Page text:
Peyronie’s disease, also known as CITA (Chronic Inflammation of the Tunica Albugineea), is a rare connective tissue condition affecting the penis. It affects up to four percent of Caucasian males, most frequently aged 40-60 and it manifests as a painful curvature of the penis, accompanied by plaques or lumps.
The causes for Peyronie’s disease are unknown. Possible causes include micro-trauma during sexual intercourse, auto-immune, or genetic conditions. Research has discovered some associations though, such as:
- Peyronie’s disease is more frequent in men with weak erections that have frequent intercourse.
- It is more frequent in patients with auto-immune diseases.
- It is a known side effect of several antihypertensive drugs.
The symptoms of Peyronie’s can start in one of two ways, usually as a sudden pain in the penis which leads to the discovery of a lump in the shaft and eventually a slow, progressive curving of the penis. In the other, less common form, the curving takes place quite suddenly. Regardless of the way it starts, the disease is characterized by a fibrous plaque or lump on the penis, usually greater than 1.5 cm, which causes painful and curved erections. Alternatively, the part of the penis between the plaque and the tip remains flaccid during erection making pain, curvature, and lumps the most common symptoms.
The pain in Peyronie’s disease tends to ease up in time, but the curvature increases, with the exception of a small number of patients who heal spontaneously for unknown reasons. Most treatments for Peyronie have widely varying degrees of success from person to person. Here are the options available:
Vitamin E plus Colchicine slow down the disease while Pentoxifylline reduces plaque size and penis curvature. Sildenafil (Viagra) may bring some benefits, by increasing the blood flow into the penis. Xiaflex (Collagenase clostridium histolyticum) is a drug approved by the FDA for the treatment of Dupuytren’s disease, a similar condition affecting the palms. Some studies have shown Xiaflex to dissolve the plaques, but this use is still experimental.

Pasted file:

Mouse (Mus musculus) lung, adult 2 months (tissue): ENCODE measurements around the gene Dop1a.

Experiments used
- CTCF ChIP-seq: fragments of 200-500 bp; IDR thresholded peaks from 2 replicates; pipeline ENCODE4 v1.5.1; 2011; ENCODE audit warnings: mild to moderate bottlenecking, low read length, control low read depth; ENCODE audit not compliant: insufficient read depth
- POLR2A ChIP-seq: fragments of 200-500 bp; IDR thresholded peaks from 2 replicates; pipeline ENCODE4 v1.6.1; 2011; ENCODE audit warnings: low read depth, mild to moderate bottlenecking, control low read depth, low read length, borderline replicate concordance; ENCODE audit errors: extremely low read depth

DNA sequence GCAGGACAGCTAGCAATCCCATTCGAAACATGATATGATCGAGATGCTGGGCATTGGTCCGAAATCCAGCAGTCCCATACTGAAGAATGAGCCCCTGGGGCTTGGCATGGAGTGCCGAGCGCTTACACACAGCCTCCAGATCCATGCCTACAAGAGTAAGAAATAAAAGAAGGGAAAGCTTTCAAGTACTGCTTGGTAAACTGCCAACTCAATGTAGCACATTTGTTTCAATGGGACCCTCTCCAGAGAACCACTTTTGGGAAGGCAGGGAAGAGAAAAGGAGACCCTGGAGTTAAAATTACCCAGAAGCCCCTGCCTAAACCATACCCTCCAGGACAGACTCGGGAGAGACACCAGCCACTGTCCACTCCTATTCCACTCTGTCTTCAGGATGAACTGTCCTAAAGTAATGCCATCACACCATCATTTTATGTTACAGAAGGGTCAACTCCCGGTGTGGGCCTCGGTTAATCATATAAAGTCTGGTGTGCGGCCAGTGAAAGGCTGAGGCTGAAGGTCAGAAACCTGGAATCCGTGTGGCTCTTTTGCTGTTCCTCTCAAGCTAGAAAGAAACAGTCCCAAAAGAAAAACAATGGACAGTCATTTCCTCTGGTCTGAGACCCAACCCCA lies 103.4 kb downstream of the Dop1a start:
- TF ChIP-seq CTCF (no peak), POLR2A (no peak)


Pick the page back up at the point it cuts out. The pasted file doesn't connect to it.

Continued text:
Surgical treatment is reserved for severe cases or cases that are resistant to medical treatment. For best results, surgery should take place if the disease is stable (is not active or evolving) for 12-18 months. The results vary widely. There are several surgical options: the Nesbit tuck, Tunica duplication, Plaque excision and grafting, Plaque excision and penile prosthesis insertion. These are briefly explained below.
- The Nesbit Tuck: A portion of the Tunica Albugineea, the fibrous layer covering the penis, opposite to the plaque is removed, resulting in a straighter and shorter penis. This requires the patient to be free of erectile dysfunction and the curving of the penis shouldn’t exceed 60 degrees.
- Tunica Duplication: The Tunica Albugineea opposite to the plaque is pulled and sewn to itself instead of being removed. The results are the same as with the Nesbit tuck.
- Plaque Excision and Grafting: The plaque is removed, and a piece of skin is put in its place. It preserves the length of the penis.
- Plaque Excision and Penile Prosthesis Insertion: This is used when patients also suffer from severe erectile dysfunction.
And also, laser thinning of the plaques/lumps is one of the newest surgical techniques being offered to treat Peyronie’s disease.
Some studies have shown improvement with the use of penis stretchers. The use of these devices for Peyronie’s disease is experimental, but it is an alternative worth discussing with your doctor since it has been shown to help.